To circle back to my opening point – the interests of a rating agency, like those of a fund manager, are not aligned with those of an IFA. Both the rating agency and the fund manager provide the IFA community with limited information, from which the IFA can ultimately make a poor recommendation despite their best endeavours.
Unlike the IFA, both the rating agency and the fund manager are protected in the event of a client complaining about portfolio volatility becoming misaligned with their attitude to risk. The IFA on the other hand, is on the hook for any client who is exposed to a type of risk they were not made aware of at the time the investment recommendation was made. It serves as no defence for the IFA how well that fund may have performed over the previous 5 years, the historical pedigree of the manager, or the size of the research team – the IFA owns the risk for the advice given.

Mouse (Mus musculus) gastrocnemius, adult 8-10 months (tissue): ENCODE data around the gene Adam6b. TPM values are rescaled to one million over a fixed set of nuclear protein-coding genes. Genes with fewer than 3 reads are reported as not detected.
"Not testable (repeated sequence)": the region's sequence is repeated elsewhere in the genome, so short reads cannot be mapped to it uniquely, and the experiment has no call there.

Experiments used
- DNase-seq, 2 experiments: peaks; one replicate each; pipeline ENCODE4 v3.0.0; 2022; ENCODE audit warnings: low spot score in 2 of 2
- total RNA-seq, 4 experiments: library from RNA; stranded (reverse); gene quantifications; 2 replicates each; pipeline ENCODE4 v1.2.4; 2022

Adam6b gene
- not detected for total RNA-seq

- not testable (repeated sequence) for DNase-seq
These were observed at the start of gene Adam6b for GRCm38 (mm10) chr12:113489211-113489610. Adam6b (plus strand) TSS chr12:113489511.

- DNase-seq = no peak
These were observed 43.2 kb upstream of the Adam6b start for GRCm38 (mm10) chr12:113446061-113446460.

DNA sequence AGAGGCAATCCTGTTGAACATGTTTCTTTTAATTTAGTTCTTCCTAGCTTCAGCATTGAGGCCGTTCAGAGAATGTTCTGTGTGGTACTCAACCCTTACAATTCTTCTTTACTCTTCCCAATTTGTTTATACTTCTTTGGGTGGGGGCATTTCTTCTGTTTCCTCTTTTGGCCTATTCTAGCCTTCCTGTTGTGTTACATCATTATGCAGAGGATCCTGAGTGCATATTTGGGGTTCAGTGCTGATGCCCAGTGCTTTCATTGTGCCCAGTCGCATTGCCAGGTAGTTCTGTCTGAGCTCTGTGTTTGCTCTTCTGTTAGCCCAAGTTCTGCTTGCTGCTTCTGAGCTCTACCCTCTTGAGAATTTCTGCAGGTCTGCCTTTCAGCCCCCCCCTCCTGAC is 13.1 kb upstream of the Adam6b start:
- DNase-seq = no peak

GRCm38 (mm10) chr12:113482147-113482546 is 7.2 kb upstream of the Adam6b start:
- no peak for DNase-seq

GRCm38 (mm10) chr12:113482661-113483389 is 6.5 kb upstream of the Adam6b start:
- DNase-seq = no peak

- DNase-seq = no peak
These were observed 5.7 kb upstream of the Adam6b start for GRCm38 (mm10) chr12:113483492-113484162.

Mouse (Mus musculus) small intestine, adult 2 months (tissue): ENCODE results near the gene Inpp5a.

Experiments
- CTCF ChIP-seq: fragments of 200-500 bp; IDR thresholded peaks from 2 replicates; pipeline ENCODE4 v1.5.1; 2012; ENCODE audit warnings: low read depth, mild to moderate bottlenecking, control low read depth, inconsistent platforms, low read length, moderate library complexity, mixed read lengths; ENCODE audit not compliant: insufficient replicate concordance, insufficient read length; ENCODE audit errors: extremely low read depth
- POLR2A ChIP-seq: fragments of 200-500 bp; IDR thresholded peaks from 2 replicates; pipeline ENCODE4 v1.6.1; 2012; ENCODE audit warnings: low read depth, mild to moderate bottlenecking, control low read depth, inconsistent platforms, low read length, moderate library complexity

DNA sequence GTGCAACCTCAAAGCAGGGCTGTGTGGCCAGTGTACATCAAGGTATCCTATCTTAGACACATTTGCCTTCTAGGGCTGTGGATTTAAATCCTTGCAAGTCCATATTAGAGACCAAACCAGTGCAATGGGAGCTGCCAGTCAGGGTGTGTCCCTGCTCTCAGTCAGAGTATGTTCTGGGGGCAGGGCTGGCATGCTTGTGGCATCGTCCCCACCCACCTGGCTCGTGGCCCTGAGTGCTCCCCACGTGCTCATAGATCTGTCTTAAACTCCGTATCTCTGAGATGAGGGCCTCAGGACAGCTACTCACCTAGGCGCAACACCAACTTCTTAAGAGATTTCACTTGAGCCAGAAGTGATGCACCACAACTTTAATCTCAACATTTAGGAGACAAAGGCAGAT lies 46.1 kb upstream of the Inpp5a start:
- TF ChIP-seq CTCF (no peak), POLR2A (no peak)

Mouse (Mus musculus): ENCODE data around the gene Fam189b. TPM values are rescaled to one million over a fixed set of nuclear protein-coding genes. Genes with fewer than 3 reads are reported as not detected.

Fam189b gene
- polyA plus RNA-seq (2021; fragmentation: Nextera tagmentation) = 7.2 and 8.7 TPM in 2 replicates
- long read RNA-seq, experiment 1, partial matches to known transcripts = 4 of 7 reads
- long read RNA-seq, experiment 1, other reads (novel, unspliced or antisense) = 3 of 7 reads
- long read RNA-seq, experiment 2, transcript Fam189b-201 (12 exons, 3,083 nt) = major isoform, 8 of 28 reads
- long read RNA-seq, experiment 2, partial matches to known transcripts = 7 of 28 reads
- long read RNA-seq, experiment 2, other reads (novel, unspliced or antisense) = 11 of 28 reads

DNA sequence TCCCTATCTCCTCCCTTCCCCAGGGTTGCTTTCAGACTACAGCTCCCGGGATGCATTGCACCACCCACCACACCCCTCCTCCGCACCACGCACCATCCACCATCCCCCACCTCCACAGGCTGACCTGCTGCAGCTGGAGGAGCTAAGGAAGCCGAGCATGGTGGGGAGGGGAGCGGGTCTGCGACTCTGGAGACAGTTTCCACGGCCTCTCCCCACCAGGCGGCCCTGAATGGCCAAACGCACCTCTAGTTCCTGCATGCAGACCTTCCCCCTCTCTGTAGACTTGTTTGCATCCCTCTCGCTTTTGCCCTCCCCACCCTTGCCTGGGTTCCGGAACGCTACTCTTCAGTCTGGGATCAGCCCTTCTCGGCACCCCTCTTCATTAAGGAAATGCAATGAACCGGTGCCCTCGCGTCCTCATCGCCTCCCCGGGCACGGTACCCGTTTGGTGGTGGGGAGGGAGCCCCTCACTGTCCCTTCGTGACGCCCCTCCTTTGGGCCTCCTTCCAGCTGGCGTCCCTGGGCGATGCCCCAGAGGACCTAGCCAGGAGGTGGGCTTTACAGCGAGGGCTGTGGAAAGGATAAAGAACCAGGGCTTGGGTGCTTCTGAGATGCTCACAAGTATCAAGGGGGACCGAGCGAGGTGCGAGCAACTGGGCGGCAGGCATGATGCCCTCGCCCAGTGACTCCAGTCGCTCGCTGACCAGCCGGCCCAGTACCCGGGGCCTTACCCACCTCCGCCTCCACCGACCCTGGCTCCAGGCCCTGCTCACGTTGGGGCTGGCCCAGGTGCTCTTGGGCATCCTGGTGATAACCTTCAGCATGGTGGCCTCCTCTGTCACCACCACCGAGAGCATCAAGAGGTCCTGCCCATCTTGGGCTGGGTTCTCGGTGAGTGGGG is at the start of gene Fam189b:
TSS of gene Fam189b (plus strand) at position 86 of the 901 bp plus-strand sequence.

How can an adviser make sure they identify all types of portfolio risk prior to making a recommendation? This aspect of their role has never been more difficult. An IFA has never been presented with a wider range of fund options and third party ratings from which to choose. Unfortunately, however, neither a fund manager’s literature, nor an agency’s fund ratings are produced with the end responsibility of an IFA in mind. Dependence on this information poses a significant risk to many IFA businesses, particularly given market changes over the last decade.
Want to know more about YOUR risks?
Please contact us here: